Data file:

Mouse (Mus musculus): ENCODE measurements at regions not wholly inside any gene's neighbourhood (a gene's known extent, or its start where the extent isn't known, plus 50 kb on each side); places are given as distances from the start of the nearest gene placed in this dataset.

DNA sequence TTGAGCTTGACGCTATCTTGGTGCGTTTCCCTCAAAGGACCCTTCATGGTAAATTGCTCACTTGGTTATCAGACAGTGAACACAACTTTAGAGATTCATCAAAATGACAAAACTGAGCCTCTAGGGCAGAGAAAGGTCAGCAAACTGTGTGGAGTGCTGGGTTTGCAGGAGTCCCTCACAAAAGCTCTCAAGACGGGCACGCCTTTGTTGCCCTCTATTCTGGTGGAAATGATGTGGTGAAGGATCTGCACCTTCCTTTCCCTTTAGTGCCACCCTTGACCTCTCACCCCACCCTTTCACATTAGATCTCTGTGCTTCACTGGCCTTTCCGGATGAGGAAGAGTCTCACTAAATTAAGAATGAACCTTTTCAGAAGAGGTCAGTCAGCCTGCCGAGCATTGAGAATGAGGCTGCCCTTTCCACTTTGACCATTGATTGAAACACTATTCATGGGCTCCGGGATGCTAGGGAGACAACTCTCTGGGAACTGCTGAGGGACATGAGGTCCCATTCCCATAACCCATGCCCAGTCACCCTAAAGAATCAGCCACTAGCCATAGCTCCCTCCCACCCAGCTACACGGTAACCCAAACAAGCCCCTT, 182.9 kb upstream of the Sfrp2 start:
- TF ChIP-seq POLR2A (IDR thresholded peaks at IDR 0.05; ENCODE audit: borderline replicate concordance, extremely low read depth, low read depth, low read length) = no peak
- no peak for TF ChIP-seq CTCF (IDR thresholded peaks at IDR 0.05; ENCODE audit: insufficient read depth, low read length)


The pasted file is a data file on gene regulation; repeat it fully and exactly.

Mouse (Mus musculus): ENCODE measurements at regions not wholly inside any gene's neighbourhood (a gene's known extent, or its start where the extent isn't known, plus 50 kb on each side); places are given as distances from the start of the nearest gene placed in this dataset.

DNA sequence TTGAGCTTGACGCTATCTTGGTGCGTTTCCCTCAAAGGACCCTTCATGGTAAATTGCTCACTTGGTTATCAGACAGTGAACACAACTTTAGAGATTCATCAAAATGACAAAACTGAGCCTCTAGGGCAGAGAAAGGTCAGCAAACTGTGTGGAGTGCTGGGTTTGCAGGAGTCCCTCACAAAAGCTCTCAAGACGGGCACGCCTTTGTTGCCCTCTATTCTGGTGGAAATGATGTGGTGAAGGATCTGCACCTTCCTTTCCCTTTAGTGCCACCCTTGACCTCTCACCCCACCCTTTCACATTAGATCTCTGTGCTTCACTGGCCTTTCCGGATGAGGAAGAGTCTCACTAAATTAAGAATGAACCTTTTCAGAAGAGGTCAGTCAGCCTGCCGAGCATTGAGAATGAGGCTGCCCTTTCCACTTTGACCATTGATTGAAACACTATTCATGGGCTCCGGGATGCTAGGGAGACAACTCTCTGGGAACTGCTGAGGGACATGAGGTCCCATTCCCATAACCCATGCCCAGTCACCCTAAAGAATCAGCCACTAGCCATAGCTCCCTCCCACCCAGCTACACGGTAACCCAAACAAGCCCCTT, 182.9 kb upstream of the Sfrp2 start:
- TF ChIP-seq POLR2A (IDR thresholded peaks at IDR 0.05; ENCODE audit: borderline replicate concordance, extremely low read depth, low read depth, low read length) = no peak
- no peak for TF ChIP-seq CTCF (IDR thresholded peaks at IDR 0.05; ENCODE audit: insufficient read depth, low read length)